Produces muscle relaxation and paralysis. Metabolized by the liver. Causes muscle fasciculations. May take several hours for complete neuromuscular recovery. Metabolized by plasma cholinesterase. Depolarizing Muscle Relaxants Succinylcholine Depolarizing neuroblocking agent with high affinity for acetylcholine receptor sites. Patient may complain of muscle soreness postoperatively. and respiratory depression. Watch for signs of respiratory depression. Nursing Responsibility Monitor vital signs. Narcotic used for analgesic supplement in balanced anesthesia. Disadvantages and Side Effects Causes sedation and respiratory depression. Minimal cardiovascular effects. Histamine release causes peripheral vasodilation and hypotension. bradycardia. Monitor blood pressure and airway until full recovery from drug. Causes less nausea and vomiting than morphine. Nondepolarizing Muscle Relaxants—Intermediate Mivacurium Intermediate. Short acting. Vecuronium (Norcuron) Intermediate. Causes histamine release with hypotension. Morphine sulfate Causes respiratory depression. increased salivary secretions. Sufentanil (Sufenta) Monitor vital signs. Hypotension. Transient hypotension and bradycardia. Long-lasting effect. nondepolarizing muscle relaxant used for endotracheal intubation and to produce relaxation of skeletal muscles for surgery. Monitor vital signs.628 UNIT 5 Nursing Management of the Surgical Patient PHARMACOLOGY Summary of Intravenous Anesthetic Agents and Other Adjuncts to Anesthesia Used During Surgery—Continued Agent Fentanyl (Sublimaze) Action and Advantages Narcotic used as adjunct for induction to anesthesia and for analgesia supplement. The drug of choice for epidural analgesia. Monitor for delay of recovery postoperatively. Used to facilitate endotracheal intubation and to produce skeletal muscle relaxation for short surgical procedures. Has a quicker onset and shorter recovery than fentanyl. Watch for signs of respiratory depression. Increases bronchial and salivary secretions. Muscle relaxant effects last 30–90 minutes. Not associated with histamine release so there is less hypotensive effect. Causes respiratory depression. nondepolarizing muscle relaxant used for maintenance of relaxation during surgery. Observe for residual muscle weakness. Narcotic used as premedication and for postoperative analgesia. More potent than fentanyl. May precipitate malignant hyperthermia in susceptible individuals. and respiratory depression. nondepolarizing muscle (Mivacron) relaxant used for endotracheal intubation and to produce relaxation of skeletal muscles for surgery. Nausea and vomiting common. Metocurine (Metubine) Long-acting. Nondepolarizing Muscle Relaxants—Long Acting Tubocurarine Long-acting. Monitor vital signs. . Maintain airway and clear secretions. Effect lasts 15–20 minutes. May also cause bradycardia and hypotension. Muscle relaxant effects last 30–40 minutes. Monitor vital signs. Effect lasts 20–40 minutes. Monitor blood pressure and airway until full recovery. Prolonged respiratory depression. Short-acting agent with onset in 30–60 seconds and duration of several minutes. nondepolarizing muscle relaxant used for maintenance of relaxation during surgery.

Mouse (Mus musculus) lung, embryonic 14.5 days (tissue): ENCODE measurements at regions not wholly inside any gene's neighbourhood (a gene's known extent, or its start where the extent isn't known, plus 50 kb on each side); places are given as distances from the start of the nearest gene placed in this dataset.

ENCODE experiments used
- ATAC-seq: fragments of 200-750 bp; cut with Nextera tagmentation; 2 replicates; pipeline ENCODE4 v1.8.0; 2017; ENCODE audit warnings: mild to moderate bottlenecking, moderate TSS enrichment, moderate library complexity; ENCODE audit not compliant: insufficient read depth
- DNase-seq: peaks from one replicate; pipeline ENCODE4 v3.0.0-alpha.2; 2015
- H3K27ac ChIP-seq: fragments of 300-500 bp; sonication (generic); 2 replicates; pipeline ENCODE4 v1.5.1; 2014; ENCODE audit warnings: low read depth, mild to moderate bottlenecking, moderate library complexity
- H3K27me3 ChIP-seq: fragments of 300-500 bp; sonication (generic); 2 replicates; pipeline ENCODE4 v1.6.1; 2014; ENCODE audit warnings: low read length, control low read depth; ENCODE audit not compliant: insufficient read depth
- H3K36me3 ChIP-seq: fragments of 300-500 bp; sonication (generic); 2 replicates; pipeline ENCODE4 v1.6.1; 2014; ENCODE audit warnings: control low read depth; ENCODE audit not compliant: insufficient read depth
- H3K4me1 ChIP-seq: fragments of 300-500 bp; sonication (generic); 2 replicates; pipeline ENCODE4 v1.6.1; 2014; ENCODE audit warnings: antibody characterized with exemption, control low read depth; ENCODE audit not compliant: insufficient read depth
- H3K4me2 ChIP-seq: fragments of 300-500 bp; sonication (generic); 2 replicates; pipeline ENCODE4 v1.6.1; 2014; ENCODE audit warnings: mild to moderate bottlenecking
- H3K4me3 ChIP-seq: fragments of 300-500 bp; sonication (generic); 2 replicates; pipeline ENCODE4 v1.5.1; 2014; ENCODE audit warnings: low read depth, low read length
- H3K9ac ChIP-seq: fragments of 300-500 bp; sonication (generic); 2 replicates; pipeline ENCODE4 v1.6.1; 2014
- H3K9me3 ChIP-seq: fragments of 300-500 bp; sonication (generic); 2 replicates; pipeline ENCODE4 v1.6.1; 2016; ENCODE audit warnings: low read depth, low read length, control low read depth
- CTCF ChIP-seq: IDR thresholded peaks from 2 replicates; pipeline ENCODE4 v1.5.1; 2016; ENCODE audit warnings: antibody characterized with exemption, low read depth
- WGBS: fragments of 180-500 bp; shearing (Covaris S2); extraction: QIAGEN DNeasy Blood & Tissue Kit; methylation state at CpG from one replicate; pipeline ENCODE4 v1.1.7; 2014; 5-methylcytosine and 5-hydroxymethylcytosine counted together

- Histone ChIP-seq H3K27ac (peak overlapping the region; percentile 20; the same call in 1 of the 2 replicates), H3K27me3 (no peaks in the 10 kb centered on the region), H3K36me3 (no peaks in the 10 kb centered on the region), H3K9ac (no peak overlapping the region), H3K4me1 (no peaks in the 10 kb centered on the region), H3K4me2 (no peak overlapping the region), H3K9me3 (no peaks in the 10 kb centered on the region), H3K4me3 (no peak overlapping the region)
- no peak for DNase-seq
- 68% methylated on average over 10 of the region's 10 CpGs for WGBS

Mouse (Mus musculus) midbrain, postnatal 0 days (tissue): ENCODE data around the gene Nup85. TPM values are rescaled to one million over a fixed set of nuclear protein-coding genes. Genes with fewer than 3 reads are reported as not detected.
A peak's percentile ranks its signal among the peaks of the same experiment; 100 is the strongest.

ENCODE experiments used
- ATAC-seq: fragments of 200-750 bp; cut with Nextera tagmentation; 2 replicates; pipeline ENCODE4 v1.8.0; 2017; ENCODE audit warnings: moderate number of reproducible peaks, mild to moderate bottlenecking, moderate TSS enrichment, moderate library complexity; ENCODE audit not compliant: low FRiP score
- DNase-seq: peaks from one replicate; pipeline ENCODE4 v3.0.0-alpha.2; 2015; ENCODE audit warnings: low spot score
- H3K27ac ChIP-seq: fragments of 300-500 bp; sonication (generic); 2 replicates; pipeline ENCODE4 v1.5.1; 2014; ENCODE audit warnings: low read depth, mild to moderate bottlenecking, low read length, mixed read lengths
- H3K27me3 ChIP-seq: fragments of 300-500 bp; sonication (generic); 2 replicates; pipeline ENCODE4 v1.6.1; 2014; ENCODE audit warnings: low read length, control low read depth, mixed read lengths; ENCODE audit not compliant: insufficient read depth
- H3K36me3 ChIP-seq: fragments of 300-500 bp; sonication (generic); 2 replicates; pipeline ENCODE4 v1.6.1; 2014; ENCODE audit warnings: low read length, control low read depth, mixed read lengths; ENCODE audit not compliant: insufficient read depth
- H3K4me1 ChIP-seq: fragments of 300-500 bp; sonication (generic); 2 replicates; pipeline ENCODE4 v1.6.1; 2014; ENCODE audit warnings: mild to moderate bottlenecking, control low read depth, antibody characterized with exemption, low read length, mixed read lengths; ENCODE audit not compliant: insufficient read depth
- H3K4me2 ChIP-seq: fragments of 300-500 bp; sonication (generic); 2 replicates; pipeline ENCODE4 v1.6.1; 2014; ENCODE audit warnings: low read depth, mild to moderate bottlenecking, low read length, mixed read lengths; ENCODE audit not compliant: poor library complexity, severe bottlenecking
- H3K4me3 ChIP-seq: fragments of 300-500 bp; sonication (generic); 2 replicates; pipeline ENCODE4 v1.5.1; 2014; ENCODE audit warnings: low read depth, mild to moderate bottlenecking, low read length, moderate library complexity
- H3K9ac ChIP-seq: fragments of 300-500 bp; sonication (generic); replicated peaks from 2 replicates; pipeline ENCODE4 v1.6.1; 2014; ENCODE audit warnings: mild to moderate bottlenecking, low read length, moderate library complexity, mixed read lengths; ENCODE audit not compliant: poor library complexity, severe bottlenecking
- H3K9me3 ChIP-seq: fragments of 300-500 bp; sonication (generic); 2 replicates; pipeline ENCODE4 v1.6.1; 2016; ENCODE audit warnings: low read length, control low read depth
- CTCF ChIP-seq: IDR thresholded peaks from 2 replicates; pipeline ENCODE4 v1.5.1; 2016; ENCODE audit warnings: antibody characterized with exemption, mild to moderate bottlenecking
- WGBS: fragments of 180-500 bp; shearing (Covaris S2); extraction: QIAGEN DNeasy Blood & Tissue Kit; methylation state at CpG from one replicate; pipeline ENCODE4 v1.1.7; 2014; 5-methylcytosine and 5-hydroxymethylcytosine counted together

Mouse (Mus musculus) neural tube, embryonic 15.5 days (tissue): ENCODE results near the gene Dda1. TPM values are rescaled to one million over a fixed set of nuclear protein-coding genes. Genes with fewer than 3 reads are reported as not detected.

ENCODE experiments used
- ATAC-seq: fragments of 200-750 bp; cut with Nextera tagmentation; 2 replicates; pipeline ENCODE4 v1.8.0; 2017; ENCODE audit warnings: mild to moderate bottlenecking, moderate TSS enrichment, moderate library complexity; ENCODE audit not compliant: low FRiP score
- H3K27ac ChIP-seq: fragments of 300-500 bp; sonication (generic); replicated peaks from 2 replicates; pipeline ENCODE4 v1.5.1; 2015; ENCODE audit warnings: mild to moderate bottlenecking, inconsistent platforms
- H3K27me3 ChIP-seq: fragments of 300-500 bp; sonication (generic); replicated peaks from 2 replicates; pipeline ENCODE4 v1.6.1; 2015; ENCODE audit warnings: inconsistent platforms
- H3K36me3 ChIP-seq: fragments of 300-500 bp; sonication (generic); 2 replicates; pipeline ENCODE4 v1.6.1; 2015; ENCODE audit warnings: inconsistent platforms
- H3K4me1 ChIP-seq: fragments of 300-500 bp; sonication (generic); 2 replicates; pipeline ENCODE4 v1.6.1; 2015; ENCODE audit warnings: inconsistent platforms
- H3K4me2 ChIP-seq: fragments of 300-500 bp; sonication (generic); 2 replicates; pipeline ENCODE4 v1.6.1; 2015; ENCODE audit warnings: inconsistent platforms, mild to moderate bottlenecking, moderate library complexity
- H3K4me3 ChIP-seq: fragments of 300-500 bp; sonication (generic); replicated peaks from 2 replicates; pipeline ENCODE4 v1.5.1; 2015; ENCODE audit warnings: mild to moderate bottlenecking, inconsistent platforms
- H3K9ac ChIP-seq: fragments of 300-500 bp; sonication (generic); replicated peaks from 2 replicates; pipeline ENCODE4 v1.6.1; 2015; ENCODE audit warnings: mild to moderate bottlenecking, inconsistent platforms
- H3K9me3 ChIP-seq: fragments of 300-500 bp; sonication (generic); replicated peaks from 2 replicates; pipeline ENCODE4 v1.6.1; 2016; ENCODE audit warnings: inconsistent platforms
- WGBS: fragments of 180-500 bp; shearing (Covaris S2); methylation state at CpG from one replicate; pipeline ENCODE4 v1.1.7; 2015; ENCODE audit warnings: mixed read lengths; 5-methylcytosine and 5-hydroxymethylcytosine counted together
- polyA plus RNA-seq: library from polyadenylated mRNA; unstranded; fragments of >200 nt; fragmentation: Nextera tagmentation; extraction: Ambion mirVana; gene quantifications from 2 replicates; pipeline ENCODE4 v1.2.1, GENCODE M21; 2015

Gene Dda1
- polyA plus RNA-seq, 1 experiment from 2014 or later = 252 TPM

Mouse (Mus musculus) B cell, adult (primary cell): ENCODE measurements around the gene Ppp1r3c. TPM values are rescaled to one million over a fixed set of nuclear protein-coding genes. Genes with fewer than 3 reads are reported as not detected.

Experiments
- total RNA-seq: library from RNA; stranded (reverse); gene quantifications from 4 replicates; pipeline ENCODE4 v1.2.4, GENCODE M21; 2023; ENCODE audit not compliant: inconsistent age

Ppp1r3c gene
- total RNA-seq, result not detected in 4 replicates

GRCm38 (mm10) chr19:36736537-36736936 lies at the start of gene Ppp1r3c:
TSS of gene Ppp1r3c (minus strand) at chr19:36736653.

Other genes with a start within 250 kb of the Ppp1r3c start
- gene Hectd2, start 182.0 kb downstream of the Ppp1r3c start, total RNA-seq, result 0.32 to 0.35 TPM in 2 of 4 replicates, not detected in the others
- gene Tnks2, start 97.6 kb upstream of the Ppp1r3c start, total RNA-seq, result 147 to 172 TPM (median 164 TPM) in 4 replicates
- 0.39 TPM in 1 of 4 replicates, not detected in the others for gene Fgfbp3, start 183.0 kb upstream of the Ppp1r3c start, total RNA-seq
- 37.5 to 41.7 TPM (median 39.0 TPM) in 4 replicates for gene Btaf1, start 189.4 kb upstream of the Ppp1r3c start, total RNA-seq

Hall. Complications that arise from general anesthesia include hypoxia. A drop in body temperature is common during surgery. M. the exposure of body cavities. Early signs are masseter spasm (contracture of jaw). and the administration of cold solutions (e. (2005). hyperthermic. San Francisco: Greenwich Medical Media. 2007.. Disadvantages and Side Effects Monitor heart rate and blood pressure. from the ASA Syllabus on Geriatric Anesthesiology website: http://www. and last 25 to 40 minutes. Examples of intermediate-acting nondepolarizing agents are vecuronium. Anesthesia interferes with the physiological mechanisms of thermoregulation. 2004. Wagner. and dry mouth. Some suggest that using a forcedair warming blanket for 30 minutes prior to surgery helps prevent intraoperative hypothermia and improve patient outcomes (Bitner. & Holland. to treat bradycardia and/or hypotension. 203–238). thermal drapes. and to reverse muscle relaxants. J. Examples include pancuronium. Philadelphia: Mosby. and premature ventricular contractions. T. Other factors such as stress. Rothrock (Eds. The presentation of MH is variable. and malignant hyperthermia. & Duvendack.). Hilde. Retrieved April 26. Meeker & J. The increase in cellular metabolism leads to an increase in carbon dioxide production (hypercarbia) and a metabolic acidosis. This effect combined with environmental factors such as the ambient temperature in the OR. The predisposition for MH is genetically transmitted by an autosomal dominant trait. Intermediateacting agents have a quick onset. J. NJ: Pearson Prentice Hall. D. Nursing Responsibility Monitor vital signs. 2006). htm. Care of the patient in surgery (pp. May cause cardiac arrhythmias. (2004). The elevation in intracellular calcium activates muscle rigidity and spasm and a hypermetabolic state. 2000. 60 seconds or less. cardiac dysrhythmia. As the process continues. Malignant Hyperthermia Malignant hyperthermia (MH) is a rare but life-threatening complication of anesthesia. 2001). IV fluids) or irrigants leads to a reduction in core body temperature. trauma. Nondepolarizing agents are divided into intermediate acting and long acting. The anesthesia provider first suspects MH by the rise in the patient’s expired CO2.g. Studies show the most significant drop in body temperature occurs during the first hour of anesthesia (Hasankhani. hypertension. Glycopyrrolate (Robinul) Tachycardia. residual muscle paralysis. hypertension. (Arbous et al. Complications of General Anesthesia The majority of patients experience general anesthesia without problems except for the complaint of a sore throat from the endotracheal tube. Hoffer. 79–105). Mokhtari. Heart rate is best indicator of response to the drug.asahq. fluid warmers) is imperative (Hasankhani et al. Research supports the use of forced-air warming blankets as the most effective method of preventing or treating hypothermia (American Society of PeriAnesthesia Nurses. and an increase in expiratory carbon dioxide levels.. In M. fatigue. which is . the patient becomes hypoxic.. 2005). L. Pharmacology for nurses: A pathophysiological approach. With MH.. Thompson. and develops dysrhythmias and hypotension. Wagner. Fewer problems with cardiac arrhythmias than atropine. It is thought that MH is triggered by the medications or agents used in general anesthesia with the most common being succinylcholine or one of the inhalant anesthetics. Moazzami. hypothermia. urinary retention. Ebert. In L. atracurium. metocurine. Perioperative nursing (pp. 2007). Werder (Eds. Other problems that may occur with intubation are damage to teeth or dental work and trauma to the vocal cords. Malignant hyperthermia is not well understood. Sessler & Todd.. Monitoring body temperature and using warming devices during surgery (e. and tubocurarine. Muscle breakdown with the release of myoglobins leads to myoglobinuria and an increased risk of renal failure. Shields & H. Monitor heart rate. (1999). Damaged muscle cells release intracellular potassium and creatinine phosphokinase (CPK) into the circulation. Reversal drugs cause bradycardia.g. blankets. hypertension. Upper Saddle River. urinary retention. blood products. and mivacurium. although the reasons for this are not known. (2002). M. Mohammadi. Malignant hyperthermia occurs most commonly during induction of anesthesia although it may present anytime during the surgery or early postoperative period. Anaesthesia. nondepolarizing muscle relaxant used for maintenance of relaxation during surgery.CHAPTER 26 Intraoperative Nursing 629 PHARMACOLOGY Summary of Intravenous Anesthetic Agents and Other Adjuncts to Anesthesia Used During Surgery—Continued Agent Pancuronium (Pavulon) Action and Advantages Long-acting.. Anticholinergic agent used to decrease salivary and respiratory secretions and to reverse neuromuscular block. 2007.). Sources: Adams. 2006). Anticholinergic agent used to decrease salivary and respiratory secretions. Muscle relaxant effects last 30–60 minutes. Anticholinergics Atropine Tachycardia. & Naghgizadh. which is treated with atropine or glycopyrrolate. A. Longer acting nondepolarizing muscle relaxants also have a rapid onset but last 45 to 60 minutes. and dry mouth. Josephson. Physiology of the cardiovascular effects of general anesthesia in the elderly. or muscle injury may play a role in increasing susceptibility to the condition or in modifying the patient’s response to the condition. sinus tachycardia. L. calcium levels within skeletal muscle cells increase. hypotension. Anesthesia.